In five or six billion years, our sun will expand into a red giant star hundreds of times larger than it is now. It will envelop Mercury and Venus, and possibly Earth as well, and then slowly puff away its outer layers. The hot, dense core left behind is called a white dwarf. And it will glow for billions of years.
It’s an open question what happens to the planets left behind. Scientists can perform simulations for our own solar system, but there are many possibilities. Several planets may remain (though likely stripped of their atmospheres). Or all the planets might be flung out of our solar system thanks to changing gravitational interactions. And stars like our sun are quite common, meaning many star and planet systems in the galaxy will – or already have – undergone such tumult.
Astronomers Dimitri Veras and Alexander Wolszczan (who found the first exoplanet in 1990) are proposing to look for these zombie systems. While the white dwarfs will be dim and any remaining planets tiny, it’s possible for such a defunct planet-star system to generate a magnetic field and radio emissions that researchers could detect. Astronomers haven’t found such exoplanet systems yet, but Jupiter and its moon Io have this kind of relationship in our solar system, so they know it’s possible.
The researchers decided to investigate how likely it would be to find such systems, and found that many planet cores could survive between 100 million and a billion years, making them common enough to be worth searching for.
The authors published their work in the September issue of Monthly Notices of the Royal Astronomical Society.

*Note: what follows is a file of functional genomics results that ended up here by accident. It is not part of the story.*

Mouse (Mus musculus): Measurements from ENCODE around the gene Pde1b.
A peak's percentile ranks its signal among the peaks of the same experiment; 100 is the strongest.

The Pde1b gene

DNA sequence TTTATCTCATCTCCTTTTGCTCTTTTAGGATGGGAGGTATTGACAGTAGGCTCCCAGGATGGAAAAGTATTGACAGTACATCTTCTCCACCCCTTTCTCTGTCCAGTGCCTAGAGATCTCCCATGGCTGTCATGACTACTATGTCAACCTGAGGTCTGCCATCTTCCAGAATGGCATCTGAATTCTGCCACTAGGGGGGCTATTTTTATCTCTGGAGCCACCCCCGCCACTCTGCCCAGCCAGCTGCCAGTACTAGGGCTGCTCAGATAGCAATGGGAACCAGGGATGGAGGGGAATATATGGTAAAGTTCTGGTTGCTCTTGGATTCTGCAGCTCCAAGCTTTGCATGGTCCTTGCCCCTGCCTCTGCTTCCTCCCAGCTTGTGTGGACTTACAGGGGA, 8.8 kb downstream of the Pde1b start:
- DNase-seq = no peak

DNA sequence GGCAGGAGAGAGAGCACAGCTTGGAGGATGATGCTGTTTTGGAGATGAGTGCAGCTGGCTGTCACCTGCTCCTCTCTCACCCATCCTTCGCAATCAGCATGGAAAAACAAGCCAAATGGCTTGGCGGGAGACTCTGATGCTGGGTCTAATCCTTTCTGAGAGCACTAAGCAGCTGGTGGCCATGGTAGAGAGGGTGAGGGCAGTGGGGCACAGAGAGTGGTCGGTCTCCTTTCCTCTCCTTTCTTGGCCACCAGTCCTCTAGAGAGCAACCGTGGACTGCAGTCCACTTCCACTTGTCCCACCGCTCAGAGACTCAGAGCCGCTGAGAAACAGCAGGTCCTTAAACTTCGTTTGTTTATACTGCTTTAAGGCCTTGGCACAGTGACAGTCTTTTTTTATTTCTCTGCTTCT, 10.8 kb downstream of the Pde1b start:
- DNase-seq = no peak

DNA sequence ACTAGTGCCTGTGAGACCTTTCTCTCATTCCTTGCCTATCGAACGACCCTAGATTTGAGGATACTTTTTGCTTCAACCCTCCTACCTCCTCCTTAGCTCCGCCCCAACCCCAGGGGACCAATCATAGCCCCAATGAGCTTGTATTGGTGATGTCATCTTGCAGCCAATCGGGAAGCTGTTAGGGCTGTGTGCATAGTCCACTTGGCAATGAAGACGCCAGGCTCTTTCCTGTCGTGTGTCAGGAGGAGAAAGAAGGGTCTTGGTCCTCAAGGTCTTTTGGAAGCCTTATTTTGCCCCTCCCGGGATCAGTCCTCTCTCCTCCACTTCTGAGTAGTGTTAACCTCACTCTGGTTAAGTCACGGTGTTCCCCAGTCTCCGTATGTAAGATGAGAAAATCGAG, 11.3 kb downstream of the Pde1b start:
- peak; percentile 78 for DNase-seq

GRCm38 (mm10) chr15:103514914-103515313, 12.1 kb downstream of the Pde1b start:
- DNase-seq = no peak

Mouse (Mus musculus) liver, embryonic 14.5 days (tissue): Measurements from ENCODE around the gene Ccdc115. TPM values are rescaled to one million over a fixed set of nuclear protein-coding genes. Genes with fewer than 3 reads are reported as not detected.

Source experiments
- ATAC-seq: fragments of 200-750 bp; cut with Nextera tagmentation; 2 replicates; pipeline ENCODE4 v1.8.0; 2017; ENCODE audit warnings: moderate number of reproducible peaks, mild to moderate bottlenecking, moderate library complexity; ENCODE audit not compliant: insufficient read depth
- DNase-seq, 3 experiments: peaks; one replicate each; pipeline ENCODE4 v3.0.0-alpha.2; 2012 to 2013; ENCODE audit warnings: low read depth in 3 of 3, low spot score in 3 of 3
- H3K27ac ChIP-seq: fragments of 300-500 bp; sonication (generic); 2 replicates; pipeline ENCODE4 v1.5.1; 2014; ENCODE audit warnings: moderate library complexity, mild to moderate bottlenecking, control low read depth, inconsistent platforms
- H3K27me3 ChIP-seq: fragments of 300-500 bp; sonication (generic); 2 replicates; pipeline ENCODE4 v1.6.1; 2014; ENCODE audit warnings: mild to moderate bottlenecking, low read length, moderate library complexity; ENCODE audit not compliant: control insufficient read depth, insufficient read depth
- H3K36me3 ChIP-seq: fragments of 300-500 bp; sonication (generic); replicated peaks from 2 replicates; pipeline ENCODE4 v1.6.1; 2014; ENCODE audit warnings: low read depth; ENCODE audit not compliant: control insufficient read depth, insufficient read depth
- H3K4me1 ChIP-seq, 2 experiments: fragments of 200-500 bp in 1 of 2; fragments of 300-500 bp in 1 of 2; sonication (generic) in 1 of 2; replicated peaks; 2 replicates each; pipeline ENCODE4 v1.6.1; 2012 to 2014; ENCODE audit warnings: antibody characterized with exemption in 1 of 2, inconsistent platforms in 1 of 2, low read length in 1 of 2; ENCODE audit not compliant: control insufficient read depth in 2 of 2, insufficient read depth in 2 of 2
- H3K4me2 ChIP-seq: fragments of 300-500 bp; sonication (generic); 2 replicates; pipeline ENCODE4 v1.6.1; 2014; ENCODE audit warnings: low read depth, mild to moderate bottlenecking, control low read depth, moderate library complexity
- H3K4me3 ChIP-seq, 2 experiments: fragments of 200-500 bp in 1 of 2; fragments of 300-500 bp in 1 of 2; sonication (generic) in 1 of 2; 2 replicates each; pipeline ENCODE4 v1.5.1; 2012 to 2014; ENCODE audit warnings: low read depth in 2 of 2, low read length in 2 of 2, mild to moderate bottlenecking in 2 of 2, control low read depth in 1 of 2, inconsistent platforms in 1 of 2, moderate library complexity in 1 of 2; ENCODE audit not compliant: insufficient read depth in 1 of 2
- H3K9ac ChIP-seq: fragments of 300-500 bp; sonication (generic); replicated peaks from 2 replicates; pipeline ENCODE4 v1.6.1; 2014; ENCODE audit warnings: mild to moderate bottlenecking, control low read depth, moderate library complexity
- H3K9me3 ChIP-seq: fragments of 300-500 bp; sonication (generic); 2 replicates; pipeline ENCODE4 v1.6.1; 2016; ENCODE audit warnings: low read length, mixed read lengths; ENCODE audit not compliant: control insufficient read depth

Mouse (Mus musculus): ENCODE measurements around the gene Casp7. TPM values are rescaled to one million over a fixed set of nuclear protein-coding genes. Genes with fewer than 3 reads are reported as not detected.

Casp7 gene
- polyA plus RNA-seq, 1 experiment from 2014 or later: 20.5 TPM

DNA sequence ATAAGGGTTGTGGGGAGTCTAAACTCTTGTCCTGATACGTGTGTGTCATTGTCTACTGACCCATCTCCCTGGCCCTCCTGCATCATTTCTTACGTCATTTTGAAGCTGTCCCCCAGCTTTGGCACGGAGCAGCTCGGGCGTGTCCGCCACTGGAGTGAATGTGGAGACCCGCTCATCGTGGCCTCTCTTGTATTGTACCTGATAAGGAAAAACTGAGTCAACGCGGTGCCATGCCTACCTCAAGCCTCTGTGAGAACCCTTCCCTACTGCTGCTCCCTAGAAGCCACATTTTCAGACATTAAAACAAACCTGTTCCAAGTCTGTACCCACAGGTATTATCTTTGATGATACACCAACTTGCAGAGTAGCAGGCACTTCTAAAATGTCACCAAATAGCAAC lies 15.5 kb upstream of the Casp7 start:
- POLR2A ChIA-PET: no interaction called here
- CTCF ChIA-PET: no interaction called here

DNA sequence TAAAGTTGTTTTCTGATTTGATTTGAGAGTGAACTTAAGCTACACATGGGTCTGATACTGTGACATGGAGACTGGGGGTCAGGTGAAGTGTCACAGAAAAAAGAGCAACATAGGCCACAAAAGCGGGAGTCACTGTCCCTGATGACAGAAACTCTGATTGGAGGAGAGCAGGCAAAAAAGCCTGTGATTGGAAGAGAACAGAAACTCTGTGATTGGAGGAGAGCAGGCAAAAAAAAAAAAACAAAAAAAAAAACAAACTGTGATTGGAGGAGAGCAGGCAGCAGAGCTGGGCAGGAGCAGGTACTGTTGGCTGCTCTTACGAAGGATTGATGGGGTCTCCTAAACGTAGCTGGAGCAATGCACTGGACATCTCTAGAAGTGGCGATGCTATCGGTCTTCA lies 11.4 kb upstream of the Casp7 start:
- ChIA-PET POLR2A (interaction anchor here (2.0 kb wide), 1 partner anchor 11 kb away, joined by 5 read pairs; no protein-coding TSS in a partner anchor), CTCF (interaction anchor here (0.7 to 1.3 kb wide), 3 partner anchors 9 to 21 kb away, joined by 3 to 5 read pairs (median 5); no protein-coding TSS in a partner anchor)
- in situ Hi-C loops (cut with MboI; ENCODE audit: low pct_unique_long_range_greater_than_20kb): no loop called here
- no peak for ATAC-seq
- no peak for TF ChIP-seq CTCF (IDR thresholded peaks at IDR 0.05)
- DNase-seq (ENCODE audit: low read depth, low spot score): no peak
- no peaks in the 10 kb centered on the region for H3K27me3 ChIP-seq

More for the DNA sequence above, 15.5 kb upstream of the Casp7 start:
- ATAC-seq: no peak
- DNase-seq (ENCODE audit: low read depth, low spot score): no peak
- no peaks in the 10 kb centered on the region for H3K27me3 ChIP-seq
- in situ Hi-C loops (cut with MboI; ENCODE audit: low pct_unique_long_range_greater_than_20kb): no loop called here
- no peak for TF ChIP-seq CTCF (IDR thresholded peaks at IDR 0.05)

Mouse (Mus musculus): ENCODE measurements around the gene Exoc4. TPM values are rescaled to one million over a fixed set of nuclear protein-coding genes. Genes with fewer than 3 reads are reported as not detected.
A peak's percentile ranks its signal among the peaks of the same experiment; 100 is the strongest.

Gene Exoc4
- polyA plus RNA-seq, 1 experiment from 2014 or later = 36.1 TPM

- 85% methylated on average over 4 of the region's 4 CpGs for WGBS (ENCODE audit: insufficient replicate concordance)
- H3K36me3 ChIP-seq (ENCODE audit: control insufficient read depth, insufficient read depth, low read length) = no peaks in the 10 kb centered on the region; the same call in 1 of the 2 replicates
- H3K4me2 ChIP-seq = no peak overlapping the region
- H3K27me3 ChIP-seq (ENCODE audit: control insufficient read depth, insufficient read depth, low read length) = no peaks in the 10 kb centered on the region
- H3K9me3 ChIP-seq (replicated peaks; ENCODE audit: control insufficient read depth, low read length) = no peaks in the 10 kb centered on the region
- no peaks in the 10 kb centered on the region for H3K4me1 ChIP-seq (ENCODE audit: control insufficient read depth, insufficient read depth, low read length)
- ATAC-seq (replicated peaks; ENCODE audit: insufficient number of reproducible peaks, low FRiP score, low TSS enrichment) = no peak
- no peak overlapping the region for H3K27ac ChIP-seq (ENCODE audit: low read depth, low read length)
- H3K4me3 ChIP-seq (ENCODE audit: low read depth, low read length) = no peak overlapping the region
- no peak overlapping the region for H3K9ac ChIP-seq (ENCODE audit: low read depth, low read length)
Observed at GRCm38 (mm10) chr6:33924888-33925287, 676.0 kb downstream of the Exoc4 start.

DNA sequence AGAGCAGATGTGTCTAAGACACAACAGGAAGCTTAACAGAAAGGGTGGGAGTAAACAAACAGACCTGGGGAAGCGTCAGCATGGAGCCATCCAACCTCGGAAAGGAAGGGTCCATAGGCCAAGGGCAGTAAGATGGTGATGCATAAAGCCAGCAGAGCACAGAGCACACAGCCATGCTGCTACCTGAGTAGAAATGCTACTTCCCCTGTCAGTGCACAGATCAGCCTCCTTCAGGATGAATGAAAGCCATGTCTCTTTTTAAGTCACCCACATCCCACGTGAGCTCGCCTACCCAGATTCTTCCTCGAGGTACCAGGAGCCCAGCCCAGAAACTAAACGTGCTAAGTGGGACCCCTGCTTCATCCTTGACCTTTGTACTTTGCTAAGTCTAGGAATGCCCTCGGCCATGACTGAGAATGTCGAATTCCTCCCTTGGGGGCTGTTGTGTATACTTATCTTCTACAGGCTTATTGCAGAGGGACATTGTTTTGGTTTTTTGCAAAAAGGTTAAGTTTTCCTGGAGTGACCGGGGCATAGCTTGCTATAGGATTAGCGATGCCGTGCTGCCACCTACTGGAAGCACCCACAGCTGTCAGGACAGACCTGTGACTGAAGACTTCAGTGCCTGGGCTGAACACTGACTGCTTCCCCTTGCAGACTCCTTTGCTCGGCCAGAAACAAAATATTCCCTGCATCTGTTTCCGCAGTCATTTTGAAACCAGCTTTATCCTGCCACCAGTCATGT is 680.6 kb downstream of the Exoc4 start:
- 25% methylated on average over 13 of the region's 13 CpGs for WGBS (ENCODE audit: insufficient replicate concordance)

Radio Loud Planets
As telescopes grow more advanced, astronomers have become more adept at finding not just white dwarf systems, but also the detritus that sometimes surrounds them. Often these objects – which might be planets, asteroids, comets, or other space junk – are noticed only after they fall into the white dwarf, contaminating the star’s otherwise pure outer layers. But scientists have also spotted rings of debris and even a few small planets orbiting white dwarf stars.
Many planet systems are found by the effects an orbiting planet has on its star’s light, as viewed by earthly telescopes. In this case, astronomers considered the possibility that the dense, conducting core of a planet orbiting a white dwarf with a magnetic field could create a circuit that emits radio waves.
Again, no such system has been found yet, but astronomers know that Jupiter and its moon Io produce these signals, and that planets do still orbit some white dwarfs. Astronomers hypothesize that these worlds are the remnants of the star’s original planetary system, much diminished but still present, even after the chaos of the dying star.
By examining the forces at work in dying planetary systems, the researchers found that it would be normal for planets to survive for hundreds of millions of years after the star entered its white dwarf phase. That survival depends on many details about the star and the planet itself, but most on factors like the starting distance between the planet and star and the star’s magnetic field strength.
“There is a sweet spot for detecting these planetary cores: a core too close to the white dwarf would be destroyed by tidal forces, and a core too far away would not be detectable,” Veras, the lead author, said in a press release. “Also, if the magnetic field is too strong, it would push the core into the white dwarf, destroying it. Hence, we should only look for planets around those white dwarfs with weaker magnetic fields at a separation between about 3 solar radii and the Mercury-Sun distance.”
The good news is that astronomers are getting better and better at discovering white dwarf systems, so if such radio signals are out there, it shouldn’t take too long to start finding them.